Harassment cases following "alarming formula": Lawyer
09 May 2011 8:06am
Workplace sexual harassment litigation is increasingly following an "alarming formula" that HR professionals should be aware of, says PCS managing principal, Joydeep Hor.
The trend is for a plaintiff or applicant law firm to make allegations "of a particularly salacious nature" against a high-profile, brand-name business or organisation, and more often than not a high-profile individual within that organisation, he told a breakfast briefing in Sydney last week.
"What we see, through the cases that are being run, is that there's a tapping into an interest that the general public has in reading about matters that they know are 'inappropriate', but everyone likes reading about them or talking about them.
"That's why sexual harassment cases sell papers. It taps into this psyche that I think human beings have, to legitimise them talking about what is otherwise an inappropriate topic of conversation."
While the same trend could occur with bullying and harassment cases, "it's the sexual harassment cases that we all know are more on page one rather than being tucked away on page nine or 10 of the papers".
The next part of the formula is the interplay between the legal case and medical advice, Hor says. "There are psychologists and psychiatrists who will be quite supportive of the legal claim that's being run. And it's not the first time that we are seeing claims that are based around medical evidence suggesting that as a result of conduct that happened... a person may be 'never able to work again', and a psychologist or psychiatrist supporting that view.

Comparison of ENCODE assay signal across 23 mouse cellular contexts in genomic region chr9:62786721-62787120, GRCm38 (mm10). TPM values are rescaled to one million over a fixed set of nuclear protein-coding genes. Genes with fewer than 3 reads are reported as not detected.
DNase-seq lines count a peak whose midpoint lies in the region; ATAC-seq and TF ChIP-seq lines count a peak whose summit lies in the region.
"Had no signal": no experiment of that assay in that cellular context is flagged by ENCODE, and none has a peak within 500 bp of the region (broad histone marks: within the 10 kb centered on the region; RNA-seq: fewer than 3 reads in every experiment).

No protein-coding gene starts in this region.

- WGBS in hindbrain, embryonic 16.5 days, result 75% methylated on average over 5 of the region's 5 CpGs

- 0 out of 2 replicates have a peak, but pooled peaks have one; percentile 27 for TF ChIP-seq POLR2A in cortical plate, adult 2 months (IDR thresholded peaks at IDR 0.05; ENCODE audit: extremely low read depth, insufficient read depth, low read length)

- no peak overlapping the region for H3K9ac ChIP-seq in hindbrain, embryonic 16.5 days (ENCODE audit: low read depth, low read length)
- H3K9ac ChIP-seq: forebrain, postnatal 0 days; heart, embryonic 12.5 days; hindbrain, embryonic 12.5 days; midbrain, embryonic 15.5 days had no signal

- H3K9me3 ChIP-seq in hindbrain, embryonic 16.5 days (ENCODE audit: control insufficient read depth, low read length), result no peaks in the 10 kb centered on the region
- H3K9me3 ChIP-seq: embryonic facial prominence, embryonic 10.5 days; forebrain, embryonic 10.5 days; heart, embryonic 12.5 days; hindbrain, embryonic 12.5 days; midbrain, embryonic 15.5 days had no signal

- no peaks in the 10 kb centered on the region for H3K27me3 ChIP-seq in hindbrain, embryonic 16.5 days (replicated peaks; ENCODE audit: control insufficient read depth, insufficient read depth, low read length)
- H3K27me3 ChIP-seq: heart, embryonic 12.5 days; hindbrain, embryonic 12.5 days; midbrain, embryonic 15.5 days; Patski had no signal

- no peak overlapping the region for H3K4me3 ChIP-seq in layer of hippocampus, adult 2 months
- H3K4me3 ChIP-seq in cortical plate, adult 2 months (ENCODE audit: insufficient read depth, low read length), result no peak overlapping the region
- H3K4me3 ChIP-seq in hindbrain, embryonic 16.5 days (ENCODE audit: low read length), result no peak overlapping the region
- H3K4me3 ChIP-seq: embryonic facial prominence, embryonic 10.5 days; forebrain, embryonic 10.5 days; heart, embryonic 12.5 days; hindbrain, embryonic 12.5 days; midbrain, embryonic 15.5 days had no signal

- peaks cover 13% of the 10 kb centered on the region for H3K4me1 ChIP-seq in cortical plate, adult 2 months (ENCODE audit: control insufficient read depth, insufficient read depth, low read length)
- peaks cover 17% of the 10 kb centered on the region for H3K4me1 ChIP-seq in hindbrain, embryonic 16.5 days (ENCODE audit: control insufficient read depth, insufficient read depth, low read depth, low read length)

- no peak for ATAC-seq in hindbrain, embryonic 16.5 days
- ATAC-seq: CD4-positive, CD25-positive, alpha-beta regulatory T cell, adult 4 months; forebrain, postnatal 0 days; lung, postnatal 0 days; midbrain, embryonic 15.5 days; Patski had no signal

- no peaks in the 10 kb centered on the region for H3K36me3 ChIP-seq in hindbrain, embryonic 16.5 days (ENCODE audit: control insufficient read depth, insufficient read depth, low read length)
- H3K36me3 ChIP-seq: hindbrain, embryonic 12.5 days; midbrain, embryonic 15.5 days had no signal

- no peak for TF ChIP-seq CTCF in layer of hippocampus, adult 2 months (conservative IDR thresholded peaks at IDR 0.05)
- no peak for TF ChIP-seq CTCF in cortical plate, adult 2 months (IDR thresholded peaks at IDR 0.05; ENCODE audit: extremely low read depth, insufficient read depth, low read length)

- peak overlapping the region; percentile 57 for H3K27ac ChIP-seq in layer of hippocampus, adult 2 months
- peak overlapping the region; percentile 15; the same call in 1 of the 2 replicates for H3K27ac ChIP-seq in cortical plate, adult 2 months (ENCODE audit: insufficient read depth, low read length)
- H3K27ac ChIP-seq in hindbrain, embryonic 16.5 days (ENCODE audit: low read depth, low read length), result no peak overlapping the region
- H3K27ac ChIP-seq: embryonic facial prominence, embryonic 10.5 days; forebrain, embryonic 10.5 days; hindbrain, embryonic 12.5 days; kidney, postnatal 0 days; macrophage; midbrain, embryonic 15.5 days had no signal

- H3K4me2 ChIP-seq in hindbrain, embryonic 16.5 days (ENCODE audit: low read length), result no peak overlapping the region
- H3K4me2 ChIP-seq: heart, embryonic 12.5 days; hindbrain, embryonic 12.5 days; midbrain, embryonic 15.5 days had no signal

"Whether that's right or wrong, the challenge for organisations is that the judge will have to make an assessment about the validity of that advice. And the judge can only do that on the basis of what's before him or her."
This feeds into the "leverage" element of the formula, which involves, "using PR, using the salaciousness, using the fact that you're dealing with a high-profile brand, and a high-profile individual, or tapping into allegations of the culture of the organisation... to get more publicity".
"The more publicity you get, the more leverage you'll have in your settlement."
Hor says that without passing judgment on the merits - or otherwise - of cases being run in this particular way, "I can understand why it will continue to be done, and in fact it will happen more and more, because it works".
"What we need to talk about, as employers, is what can we do to protect ourselves against those claims? Or do we just have to keep dishing out the zeros on the settlement cheques?"
The "flavour of future cases", Hor says, will encompass:
allegations that employers have not taken "reasonable steps" to protect employees from harassment and unwelcome attention not just from staff, but also from clients, customers and suppliers. "That's taking things to a whole new level";